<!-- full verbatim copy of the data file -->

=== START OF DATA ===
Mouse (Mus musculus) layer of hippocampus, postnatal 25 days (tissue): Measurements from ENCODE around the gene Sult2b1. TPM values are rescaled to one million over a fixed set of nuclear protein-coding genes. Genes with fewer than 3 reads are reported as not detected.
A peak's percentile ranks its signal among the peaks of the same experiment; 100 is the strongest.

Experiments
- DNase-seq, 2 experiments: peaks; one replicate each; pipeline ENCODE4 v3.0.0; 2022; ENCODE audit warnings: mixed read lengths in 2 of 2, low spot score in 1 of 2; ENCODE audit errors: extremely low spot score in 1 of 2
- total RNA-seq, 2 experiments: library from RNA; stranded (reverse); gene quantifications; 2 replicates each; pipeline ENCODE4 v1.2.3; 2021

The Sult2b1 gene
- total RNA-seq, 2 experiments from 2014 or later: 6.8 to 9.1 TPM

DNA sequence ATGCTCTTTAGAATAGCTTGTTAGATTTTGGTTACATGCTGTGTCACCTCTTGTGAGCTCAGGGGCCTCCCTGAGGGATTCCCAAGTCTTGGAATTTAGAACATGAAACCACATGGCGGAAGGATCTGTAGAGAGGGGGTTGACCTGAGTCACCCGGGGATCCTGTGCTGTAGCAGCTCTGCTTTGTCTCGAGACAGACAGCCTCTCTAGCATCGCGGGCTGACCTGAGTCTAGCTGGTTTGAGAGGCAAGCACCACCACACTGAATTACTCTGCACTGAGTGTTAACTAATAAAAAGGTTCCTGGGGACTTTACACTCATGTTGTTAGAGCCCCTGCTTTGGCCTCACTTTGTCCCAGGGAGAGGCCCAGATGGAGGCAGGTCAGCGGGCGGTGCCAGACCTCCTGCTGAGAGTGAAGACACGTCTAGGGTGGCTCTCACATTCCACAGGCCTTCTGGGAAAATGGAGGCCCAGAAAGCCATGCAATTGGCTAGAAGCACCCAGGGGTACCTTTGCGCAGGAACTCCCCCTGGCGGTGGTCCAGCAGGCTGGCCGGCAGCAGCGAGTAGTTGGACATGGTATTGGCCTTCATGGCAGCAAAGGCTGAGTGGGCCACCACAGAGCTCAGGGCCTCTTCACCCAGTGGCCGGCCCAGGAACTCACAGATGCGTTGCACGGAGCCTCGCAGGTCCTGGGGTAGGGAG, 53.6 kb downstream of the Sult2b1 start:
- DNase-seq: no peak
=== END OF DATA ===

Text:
Mouse (Mus musculus) layer of hippocampus, postnatal 25 days (tissue): Measurements from ENCODE around the gene Sult2b1. TPM values are rescaled to one million over a fixed set of nuclear protein-coding genes. Genes with fewer than 3 reads are reported as not detected.
A peak's percentile ranks its signal among the peaks of the same experiment; 100 is the strongest.

Experiments
- DNase-seq, 2 experiments: peaks; one replicate each; pipeline ENCODE4 v3.0.0; 2022; ENCODE audit warnings: mixed read lengths in 2 of 2, low spot score in 1 of 2; ENCODE audit errors: extremely low spot score in 1 of 2
- total RNA-seq, 2 experiments: library from RNA; stranded (reverse); gene quantifications; 2 replicates each; pipeline ENCODE4 v1.2.3; 2021

The Sult2b1 gene
- total RNA-seq, 2 experiments from 2014 or later: 6.8 to 9.1 TPM

DNA sequence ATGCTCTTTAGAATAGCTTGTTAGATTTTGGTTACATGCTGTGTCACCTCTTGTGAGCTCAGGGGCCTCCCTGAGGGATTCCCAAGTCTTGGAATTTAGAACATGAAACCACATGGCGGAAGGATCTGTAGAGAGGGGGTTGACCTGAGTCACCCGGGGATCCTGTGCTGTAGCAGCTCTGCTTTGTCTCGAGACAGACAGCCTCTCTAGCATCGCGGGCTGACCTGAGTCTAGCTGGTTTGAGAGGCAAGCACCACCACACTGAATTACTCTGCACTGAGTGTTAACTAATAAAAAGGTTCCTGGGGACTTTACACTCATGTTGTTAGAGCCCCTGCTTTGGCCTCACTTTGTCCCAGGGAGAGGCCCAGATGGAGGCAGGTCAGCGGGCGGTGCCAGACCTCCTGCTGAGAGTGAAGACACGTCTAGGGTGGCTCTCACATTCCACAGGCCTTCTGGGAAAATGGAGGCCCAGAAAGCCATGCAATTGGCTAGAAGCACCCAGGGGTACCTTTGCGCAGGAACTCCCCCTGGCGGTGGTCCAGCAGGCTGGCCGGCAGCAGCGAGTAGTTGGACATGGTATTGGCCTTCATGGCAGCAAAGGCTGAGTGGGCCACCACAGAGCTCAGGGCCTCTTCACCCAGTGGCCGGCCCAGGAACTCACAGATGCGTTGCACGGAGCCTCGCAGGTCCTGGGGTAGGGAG, 53.6 kb downstream of the Sult2b1 start:
- DNase-seq: no peak